Reach Lydia Nuzum at lydia.nuzum@wvgazettemail.com, 304-348-5189 or follow @lydianuzum on Twitter.

]]>
WV bill would bar transport payments for women having abortions http://www.wvgazettemail.com/article/20160114/GZ01/160119679 GZ01 http://www.wvgazettemail.com/article/20160114/GZ01/160119679 Thu, 14 Jan 2016 19:19:43 -0500 Eric Eyre By Eric Eyre Republican state lawmakers don't want government funds being used to provide transportation for women having abortions in West Virginia.

"I do not believe in taxpayer-funded abortions," said Delegate Larry Faircloth, R-Berkeley.

But legislation - sponsored by Faircloth and 10 other GOP members of the House of Delegates - to carry out that abortion restriction got sidetracked Thursday, after House Democrats said the bill raises constitutional questions and could violate federal patient privacy laws.

"It's a nonsense bill," said Delegate Don Perdue, D-Wayne.

In a split vote, the House Health and Human Resources Committee agreed Thursday to delay discussions on the bill (HB 2468) until next week.

"I'm a sponsor of the bill, but I did see some problems I think need to be resolved, otherwise, it could create court issues later," said Faircloth, who intends to run for state treasurer in the Republican primary.

The legislation would essentially prohibit Medicaid dollars from being used to transport low-income women who schedule or have an abortion.

House Democrats cited a 1993 West Virginia Supreme Court decision that authorizes the state to use Medicaid dollars to pay for abortions for poor women.

"We have to remain neutral when we provide medical care to the poor," said Delegate Shawn Fluharty, D-Ohio. "So we have constitutional issues with this bill."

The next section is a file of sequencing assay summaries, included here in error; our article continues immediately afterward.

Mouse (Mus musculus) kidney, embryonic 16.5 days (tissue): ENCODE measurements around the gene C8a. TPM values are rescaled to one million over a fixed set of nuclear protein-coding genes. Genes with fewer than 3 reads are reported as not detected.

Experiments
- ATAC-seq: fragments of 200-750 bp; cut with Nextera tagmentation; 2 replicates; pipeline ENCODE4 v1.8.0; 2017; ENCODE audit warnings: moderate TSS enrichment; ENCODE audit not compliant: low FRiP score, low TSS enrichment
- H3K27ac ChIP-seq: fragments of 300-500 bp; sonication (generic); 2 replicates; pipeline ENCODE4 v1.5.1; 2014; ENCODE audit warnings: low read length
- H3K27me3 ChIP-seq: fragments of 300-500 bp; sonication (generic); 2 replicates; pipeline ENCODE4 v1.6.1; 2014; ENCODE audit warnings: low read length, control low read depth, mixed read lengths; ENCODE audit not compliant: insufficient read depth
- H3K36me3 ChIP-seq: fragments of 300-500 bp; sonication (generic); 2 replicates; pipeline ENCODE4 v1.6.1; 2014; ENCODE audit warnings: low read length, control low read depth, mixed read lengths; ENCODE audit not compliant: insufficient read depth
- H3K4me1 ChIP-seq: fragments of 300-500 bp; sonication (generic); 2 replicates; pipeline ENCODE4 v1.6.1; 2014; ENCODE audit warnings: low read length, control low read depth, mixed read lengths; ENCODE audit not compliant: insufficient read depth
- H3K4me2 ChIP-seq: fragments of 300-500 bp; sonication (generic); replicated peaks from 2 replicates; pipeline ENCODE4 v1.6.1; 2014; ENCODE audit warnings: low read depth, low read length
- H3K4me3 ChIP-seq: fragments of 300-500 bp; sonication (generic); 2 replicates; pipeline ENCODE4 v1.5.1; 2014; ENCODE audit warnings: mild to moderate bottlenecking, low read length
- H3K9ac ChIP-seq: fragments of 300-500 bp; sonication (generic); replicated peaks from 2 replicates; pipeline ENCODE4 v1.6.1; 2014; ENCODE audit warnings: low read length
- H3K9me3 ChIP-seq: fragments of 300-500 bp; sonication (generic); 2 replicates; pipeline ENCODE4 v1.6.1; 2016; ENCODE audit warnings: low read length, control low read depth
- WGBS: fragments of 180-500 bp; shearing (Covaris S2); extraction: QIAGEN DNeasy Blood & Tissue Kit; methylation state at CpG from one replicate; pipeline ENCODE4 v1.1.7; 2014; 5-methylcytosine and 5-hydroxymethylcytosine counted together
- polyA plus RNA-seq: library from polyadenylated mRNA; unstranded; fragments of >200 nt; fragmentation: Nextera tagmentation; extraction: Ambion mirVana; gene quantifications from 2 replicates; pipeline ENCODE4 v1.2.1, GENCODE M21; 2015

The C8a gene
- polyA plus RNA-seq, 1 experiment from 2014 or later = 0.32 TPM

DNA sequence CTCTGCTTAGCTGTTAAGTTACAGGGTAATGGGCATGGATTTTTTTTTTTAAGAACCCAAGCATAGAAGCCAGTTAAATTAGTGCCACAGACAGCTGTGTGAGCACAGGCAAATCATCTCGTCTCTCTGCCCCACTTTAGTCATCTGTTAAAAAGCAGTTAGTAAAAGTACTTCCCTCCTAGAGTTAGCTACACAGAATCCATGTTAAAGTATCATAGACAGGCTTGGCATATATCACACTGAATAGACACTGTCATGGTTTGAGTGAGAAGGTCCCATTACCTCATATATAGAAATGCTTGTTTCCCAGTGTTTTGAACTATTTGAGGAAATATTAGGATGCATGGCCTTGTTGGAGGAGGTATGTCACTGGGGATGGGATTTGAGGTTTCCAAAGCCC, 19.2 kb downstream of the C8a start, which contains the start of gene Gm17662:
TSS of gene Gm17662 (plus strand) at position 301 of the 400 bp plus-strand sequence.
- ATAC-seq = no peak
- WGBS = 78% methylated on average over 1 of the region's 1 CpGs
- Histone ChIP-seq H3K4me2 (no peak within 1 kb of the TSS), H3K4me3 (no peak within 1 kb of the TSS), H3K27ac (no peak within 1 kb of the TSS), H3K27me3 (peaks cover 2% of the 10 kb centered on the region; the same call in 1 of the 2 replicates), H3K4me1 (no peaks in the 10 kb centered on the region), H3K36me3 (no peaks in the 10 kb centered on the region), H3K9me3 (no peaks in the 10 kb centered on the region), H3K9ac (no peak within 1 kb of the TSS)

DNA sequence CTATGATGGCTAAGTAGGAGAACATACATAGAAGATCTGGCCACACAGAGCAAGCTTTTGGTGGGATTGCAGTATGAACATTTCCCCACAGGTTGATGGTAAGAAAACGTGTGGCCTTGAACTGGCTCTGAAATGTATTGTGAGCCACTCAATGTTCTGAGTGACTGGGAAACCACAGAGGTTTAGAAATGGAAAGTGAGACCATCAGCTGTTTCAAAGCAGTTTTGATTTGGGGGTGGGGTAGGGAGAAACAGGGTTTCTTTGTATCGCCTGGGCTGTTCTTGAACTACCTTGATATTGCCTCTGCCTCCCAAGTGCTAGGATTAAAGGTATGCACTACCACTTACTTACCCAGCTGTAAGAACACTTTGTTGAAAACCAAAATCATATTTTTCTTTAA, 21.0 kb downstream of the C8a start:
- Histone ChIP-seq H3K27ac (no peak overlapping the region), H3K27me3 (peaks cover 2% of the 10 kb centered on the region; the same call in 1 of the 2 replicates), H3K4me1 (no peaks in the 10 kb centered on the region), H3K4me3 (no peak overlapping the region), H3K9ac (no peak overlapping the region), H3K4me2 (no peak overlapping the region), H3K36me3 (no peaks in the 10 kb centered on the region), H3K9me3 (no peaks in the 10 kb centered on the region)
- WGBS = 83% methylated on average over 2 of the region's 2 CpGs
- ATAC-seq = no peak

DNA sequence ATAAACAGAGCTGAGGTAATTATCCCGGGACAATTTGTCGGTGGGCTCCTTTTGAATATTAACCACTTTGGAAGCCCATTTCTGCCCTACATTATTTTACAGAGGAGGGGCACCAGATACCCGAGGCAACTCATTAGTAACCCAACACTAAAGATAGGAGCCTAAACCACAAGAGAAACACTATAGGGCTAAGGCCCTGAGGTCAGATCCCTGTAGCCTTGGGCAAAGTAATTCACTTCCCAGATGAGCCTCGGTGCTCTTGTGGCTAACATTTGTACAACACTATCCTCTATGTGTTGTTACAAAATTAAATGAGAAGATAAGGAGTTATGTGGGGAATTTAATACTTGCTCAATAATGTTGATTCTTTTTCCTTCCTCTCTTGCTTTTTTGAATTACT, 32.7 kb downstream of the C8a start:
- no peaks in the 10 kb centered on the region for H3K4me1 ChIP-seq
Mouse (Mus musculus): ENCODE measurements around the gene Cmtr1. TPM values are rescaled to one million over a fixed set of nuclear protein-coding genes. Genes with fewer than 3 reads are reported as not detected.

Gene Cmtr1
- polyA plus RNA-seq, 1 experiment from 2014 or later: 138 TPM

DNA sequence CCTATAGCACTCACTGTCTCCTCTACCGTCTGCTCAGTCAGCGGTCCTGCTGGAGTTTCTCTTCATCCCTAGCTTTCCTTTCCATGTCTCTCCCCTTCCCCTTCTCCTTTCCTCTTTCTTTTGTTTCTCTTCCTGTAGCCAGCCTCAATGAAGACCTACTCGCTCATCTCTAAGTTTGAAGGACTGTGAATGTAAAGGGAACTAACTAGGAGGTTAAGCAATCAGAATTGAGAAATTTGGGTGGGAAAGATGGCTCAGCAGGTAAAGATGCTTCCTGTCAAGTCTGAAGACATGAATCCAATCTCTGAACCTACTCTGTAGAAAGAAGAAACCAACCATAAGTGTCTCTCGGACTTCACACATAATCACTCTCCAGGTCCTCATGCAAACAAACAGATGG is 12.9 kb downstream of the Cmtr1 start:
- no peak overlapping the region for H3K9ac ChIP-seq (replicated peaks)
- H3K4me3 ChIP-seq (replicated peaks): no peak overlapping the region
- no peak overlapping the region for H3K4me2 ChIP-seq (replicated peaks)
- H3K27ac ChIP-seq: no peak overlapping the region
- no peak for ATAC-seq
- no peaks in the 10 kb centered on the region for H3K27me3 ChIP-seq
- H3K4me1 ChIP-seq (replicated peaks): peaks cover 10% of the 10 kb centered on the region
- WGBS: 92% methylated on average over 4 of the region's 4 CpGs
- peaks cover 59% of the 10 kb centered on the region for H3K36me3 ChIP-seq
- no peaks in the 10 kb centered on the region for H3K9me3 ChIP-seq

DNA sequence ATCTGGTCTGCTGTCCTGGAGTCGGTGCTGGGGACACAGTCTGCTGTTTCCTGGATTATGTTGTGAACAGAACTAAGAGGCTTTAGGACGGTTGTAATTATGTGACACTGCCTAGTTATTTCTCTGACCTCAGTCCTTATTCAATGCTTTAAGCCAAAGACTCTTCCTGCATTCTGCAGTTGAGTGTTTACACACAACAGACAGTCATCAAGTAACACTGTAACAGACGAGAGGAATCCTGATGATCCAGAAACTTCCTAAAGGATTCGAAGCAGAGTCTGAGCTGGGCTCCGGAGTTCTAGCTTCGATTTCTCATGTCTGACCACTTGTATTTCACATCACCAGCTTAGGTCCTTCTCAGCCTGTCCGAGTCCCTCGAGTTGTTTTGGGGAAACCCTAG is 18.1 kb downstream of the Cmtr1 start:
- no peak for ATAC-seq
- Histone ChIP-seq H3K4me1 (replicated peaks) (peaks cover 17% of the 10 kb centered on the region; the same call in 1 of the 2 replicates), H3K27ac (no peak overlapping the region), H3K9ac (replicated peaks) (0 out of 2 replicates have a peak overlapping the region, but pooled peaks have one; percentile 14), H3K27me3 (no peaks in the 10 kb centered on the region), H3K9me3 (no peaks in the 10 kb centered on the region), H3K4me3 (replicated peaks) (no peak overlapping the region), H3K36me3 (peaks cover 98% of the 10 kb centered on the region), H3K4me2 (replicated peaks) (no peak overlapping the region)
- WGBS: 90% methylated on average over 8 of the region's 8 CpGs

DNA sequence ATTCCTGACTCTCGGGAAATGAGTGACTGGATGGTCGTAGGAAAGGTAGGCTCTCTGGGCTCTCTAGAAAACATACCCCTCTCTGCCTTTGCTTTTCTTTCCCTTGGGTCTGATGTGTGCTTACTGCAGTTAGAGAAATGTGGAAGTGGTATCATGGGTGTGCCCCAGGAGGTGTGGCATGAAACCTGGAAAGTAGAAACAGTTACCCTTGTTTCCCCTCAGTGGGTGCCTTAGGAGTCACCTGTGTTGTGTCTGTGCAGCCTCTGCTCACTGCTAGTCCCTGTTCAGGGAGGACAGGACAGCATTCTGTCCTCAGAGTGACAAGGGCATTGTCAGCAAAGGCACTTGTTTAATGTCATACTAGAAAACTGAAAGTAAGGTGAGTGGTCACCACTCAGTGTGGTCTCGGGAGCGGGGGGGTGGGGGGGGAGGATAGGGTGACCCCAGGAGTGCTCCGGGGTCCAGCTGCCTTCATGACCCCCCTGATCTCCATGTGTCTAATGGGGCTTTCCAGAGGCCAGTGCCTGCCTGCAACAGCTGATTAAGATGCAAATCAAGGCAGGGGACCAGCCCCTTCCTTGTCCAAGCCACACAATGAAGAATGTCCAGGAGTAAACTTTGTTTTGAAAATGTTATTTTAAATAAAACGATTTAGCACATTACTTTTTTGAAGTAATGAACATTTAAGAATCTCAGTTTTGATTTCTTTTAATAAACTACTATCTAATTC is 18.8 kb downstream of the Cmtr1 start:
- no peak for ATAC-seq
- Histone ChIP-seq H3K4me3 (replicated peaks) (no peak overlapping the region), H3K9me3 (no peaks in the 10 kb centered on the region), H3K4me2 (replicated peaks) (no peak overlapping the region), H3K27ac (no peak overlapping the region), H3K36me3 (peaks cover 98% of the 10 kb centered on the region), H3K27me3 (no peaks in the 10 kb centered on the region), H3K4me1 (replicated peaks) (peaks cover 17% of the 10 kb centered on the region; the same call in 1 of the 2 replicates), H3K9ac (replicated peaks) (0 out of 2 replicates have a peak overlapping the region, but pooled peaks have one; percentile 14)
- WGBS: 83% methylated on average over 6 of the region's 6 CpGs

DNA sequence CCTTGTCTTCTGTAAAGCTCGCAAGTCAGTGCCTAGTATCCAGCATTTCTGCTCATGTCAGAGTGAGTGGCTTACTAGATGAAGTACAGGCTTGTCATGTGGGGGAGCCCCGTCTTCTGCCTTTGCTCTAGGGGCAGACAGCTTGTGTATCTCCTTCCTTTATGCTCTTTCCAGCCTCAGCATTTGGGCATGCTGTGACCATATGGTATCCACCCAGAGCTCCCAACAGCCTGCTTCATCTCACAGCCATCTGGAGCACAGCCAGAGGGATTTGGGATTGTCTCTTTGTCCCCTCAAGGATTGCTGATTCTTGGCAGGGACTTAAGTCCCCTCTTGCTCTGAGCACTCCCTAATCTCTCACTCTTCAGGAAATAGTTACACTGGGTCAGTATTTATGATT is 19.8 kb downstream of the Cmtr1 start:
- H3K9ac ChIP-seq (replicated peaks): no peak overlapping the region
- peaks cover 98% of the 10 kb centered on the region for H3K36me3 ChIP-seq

The health committee has asked the Department of Health and Human Resources to determine how much the state's Medicaid program pays annually to shuttle women having abortions. But DHHR has told lawmakers it has no way to track those expenses.

DHHR contracts with a transportation service that arranges rides for Medicaid recipients, but drivers don't ask patients to disclose information about specific medical procedures.

That likely would have to change, if the House bill passes.

"We would have to ask all of our [Medicaid] members if they were calling to arrange transportation for an abortion," said Cindy Beane, acting commissioner at DHHR's Bureau for Children and Families.

Health committee members said they would support an exemption that would allow women who were victims of rape and incest to be reimbursed for abortion transportation services.

"I do not believe we should punish a woman for bad things that happen to her," Faircloth said.

Also Wednesday, the health committee advanced legislation (HB 2026) that would allow terminally ill patients to receive experimental drugs not approved by the U.S. Food and Drug Administration.

"These are going to be extraordinarily difficult cases where all other treatment options have been exhausted," said Delegate Matthew Rohrbach, R-Cabell, a Huntington doctor.

That bill next moves to the House Judiciary Committee.

Reach Eric Eyre at ericeyre@wvgazettemail.com, 304-348-4869 or follow @ericeyre on Twitter.

]]>
Board of Medicine revokes Martinsburg doctor's license as part of agreement http://www.wvgazettemail.com/article/20160114/GZ01/160119690 GZ01 http://www.wvgazettemail.com/article/20160114/GZ01/160119690 Thu, 14 Jan 2016 17:00:08 -0500 By Lydia Nuzum

Staff writer

A Martinsburg doctor accused of illegal drug activity had her license revoked by West Virginia Board of Medicine earlier this week.

Dr. Tressie Montene Duffy, who operated West Virginia Weight and Wellness Inc. in Martinsburg, was convicted on federal drug distribution charges in December, pleading guilty to seven counts of aiding and abetting the distribution of oxycodone, a highly addictive Schedule II drug used to treat pain.

Duffy signed blank prescription orders and allowed unlicensed members of her staff to issue prescriptions for narcotics to patients despite the fact that they weren't seen by a physician, U.S. Attorney Bill Ihlenfeld said in December.

As a result of pleading guilty, Duffy faces up to 20 years in prison and a fine of up to $1 million on each of the seven counts. Duffy agreed, as part of the plea agreement, to relinquish her medical license and to never reapply for a medical license or certificate in West Virginia or any other state. The board took official action to revoke Duffy's license during its bi-monthly meeting Monday.